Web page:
Watch and Pray – Good Friday 2019

Have you ever sat keeping watch with a dying person, such as a parent or friend? Recalling that experience is a good means of entering into the stark simplicity of this day.

When St Ignatius of Loyola has us contemplate the Passion of Christ, he says, “it is proper to ask for sorrow with Christ in sorrow, anguish with Christ in anguish.”

I usually suggest to people who are praying with this that the most significant word there is with. I am with Christ in his sufferings. Let us take time to be with Jesus on the Cross. There is not much to do; being with is sufficient.

What do we do when we keep vigil with a dying person? Well, not a whole lot. Perhaps I can hold a damp cloth to their forehead. Or, I can gently stroke their arms or hold their hands. If I want to be really active I can say the Rosary or pray quietly. But there is not a lot that any of us can actually do.

Yes, the nurses can administer medication and do all they can to keep the dying person comfortable and in no pain. But, even they cannot really do very much to control what is happening to the dying.

I grew in that awareness during my Jesuit year of tertianship (the period of Jesuit formation before final vows). I spent two months helping at Mother Teresa’s home for the dying in Kolkata (Calcutta), India. I watched as many women and men died. The Missionary of Charity sisters taught the volunteers so much, through their efforts to make sure that no one died alone or in pain.

One of the sisters would ask the volunteers to accompany them to the streets to find the dying, or to just sit with a dying person. It was very uncomfortable at first; we are naturally keen to do something, to be of help, to keep active.

I have often been with dying Jesuits in the past several years. To walk into the room of the dying Jesuit and see people sitting quietly with him – praying the rosary, reading something spiritual, holding his hand – is reminiscent of what I feel when I walk into a chapel with adoration of the Blessed Sacrament.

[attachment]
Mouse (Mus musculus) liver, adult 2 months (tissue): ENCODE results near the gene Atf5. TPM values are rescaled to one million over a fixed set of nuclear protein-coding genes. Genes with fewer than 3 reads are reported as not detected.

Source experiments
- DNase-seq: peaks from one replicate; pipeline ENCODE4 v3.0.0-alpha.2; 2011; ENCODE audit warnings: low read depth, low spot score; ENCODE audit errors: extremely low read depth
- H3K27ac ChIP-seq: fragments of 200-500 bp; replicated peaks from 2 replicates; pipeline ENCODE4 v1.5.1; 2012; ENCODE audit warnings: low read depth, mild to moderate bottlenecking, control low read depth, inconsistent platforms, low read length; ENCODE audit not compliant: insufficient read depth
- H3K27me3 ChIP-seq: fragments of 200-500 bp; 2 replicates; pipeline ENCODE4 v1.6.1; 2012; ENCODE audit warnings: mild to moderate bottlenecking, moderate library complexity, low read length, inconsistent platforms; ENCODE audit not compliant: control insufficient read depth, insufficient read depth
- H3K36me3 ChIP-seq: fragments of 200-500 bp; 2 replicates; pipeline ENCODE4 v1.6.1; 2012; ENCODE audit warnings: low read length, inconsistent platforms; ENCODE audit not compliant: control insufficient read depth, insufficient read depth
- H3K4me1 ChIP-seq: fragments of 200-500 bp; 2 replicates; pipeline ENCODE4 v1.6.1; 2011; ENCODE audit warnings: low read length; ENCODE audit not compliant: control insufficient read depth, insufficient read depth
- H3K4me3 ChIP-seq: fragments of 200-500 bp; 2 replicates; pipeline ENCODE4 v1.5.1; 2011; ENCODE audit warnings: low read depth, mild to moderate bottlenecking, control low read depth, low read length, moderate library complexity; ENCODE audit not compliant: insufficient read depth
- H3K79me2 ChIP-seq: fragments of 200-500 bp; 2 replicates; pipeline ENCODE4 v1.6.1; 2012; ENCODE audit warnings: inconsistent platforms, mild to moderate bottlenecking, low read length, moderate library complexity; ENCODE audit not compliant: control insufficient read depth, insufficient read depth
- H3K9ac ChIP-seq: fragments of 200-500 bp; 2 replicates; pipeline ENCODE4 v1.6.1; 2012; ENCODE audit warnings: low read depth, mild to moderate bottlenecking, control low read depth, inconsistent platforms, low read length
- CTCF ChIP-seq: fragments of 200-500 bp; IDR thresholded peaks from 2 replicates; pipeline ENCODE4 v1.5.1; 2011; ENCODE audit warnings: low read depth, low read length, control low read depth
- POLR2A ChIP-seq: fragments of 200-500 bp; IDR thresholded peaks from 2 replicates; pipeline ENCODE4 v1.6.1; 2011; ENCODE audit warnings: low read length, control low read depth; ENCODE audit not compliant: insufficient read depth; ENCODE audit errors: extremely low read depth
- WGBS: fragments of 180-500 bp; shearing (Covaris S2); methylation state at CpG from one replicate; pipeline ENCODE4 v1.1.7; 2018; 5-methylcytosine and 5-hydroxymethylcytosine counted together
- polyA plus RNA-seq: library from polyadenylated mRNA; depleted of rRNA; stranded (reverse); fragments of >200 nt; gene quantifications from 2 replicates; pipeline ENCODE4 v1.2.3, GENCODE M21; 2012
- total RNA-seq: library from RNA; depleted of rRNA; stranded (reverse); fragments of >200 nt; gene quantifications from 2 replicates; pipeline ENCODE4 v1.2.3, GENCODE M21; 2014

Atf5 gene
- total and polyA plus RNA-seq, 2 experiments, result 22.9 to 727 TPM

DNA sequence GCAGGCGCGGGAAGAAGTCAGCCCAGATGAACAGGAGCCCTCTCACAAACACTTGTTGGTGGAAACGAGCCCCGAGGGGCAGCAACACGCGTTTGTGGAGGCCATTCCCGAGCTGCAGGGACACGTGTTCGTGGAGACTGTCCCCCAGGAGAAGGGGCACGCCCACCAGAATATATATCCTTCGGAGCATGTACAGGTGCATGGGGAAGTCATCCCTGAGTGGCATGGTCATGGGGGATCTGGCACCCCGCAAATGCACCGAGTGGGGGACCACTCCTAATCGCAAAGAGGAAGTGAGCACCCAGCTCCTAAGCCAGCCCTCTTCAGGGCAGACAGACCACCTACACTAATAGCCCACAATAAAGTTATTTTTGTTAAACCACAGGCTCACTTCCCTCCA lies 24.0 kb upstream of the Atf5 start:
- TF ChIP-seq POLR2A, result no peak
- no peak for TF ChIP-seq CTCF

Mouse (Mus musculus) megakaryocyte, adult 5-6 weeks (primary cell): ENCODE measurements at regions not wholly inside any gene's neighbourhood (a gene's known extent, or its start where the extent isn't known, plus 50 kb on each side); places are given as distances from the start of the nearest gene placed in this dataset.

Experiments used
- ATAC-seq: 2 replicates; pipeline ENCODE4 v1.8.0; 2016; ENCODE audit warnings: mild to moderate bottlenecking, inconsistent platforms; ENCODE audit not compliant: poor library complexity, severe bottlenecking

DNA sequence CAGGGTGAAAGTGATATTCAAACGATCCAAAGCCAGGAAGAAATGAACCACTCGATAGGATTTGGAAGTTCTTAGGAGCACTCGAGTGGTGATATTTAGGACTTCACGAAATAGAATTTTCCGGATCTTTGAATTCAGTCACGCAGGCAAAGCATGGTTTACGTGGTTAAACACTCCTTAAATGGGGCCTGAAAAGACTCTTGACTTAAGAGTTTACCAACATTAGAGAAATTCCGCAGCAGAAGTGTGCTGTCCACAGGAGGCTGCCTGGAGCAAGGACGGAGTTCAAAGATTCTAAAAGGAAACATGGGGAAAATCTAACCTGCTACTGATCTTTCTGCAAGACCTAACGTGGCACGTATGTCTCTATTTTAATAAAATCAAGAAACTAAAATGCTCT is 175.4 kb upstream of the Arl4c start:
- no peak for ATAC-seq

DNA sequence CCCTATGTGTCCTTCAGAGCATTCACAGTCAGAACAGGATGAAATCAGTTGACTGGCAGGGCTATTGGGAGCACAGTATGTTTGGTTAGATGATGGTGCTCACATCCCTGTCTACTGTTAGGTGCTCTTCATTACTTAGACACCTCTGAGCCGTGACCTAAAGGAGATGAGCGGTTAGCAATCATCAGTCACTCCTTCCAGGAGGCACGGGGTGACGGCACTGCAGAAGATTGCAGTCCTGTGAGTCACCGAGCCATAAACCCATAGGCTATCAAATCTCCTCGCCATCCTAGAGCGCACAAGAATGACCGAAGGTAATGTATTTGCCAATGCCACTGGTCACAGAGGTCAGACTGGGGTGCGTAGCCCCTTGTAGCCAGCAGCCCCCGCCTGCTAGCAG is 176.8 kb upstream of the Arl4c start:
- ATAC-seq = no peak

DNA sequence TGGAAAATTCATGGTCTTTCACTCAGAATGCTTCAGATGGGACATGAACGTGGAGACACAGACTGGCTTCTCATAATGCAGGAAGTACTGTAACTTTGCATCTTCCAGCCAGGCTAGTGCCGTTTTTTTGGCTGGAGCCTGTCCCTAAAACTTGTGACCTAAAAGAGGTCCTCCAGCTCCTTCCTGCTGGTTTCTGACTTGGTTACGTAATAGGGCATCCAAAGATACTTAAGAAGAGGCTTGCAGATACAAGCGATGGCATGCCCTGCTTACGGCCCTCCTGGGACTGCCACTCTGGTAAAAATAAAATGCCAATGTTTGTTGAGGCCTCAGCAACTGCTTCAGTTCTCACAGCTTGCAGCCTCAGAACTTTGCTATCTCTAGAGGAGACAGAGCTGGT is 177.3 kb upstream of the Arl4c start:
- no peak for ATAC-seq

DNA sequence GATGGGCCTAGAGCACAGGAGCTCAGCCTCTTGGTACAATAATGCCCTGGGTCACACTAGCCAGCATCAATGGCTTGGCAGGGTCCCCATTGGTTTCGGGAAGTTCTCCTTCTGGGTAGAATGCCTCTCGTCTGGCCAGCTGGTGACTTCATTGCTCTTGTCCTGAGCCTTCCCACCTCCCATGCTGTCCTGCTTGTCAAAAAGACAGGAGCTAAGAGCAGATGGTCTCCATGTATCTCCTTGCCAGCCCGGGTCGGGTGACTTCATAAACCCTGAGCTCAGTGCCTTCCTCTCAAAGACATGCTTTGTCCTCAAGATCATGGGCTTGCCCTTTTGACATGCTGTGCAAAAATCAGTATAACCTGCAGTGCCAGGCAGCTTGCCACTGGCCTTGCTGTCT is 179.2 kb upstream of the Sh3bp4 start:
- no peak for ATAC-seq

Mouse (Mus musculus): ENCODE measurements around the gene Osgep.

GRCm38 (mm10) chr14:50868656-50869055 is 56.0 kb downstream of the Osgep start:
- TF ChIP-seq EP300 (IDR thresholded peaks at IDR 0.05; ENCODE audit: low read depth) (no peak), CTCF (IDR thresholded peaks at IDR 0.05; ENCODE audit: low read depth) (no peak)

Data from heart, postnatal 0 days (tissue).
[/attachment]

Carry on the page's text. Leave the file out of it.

You know immediately that you have walked onto sacred ground and that there is a sense of peace and the nearness of God. No one has to say anything. It’s okay to just sit in silence.

That is what is happening in these final days of Holy Week. In the Garden of Gethsemane Jesus asks his followers to watch one hour with him as he prays and eventually comes to an acceptance of what is in store for him. He does not ask much, just that he not be alone in this moment of agony.

The Gospels tell us about the followers of Jesus – especially his Mother Mary and his closest friends – and how they stayed at the Cross. In neither situation could the friends of Jesus do very much. We know that one friend cut off the ear of the high priest. Jesus asked him to stop using his sword.

We hear that those with him at the Cross looked on from a distance, presumably so that they would not be arrested. So, none of their actions changed the situation. No one was able to save Jesus from the Cross.

All Jesus asks of us at this sacred time is to be with him. We are with him in prayer and presence.

Philip Shano, SJ has many years of rich and varied experience working with Ignatian spirituality: teaching, writing and using it in his ministry. He resides in the Jesuit community in Pickering, Ontario.

  • Jeanette Woodley
    Posted at 08:07h, 19 April Reply

    Very beautiful Father Philip. Thank you.

  • Carol Krull
    Posted at 10:05h, 19 April Reply

    Thank you Father Philip – these thoughts will help me as I sit quietly in meditation this today.

  • Sami Helewa
    Posted at 10:58h, 19 April Reply

    Indeed. We need to accompany the Lord and be present at the Cross, otherwise how can we listen to his silence today?

  • Robert Czerny
    Posted at 14:12h, 19 April Reply

    I’m about to head over to our parish to lead the music for Good Friday liturgy, and the Adoration of the Cross will begin with “Were You There When They Crucified My Lord”. How fitting, your message – thank you.

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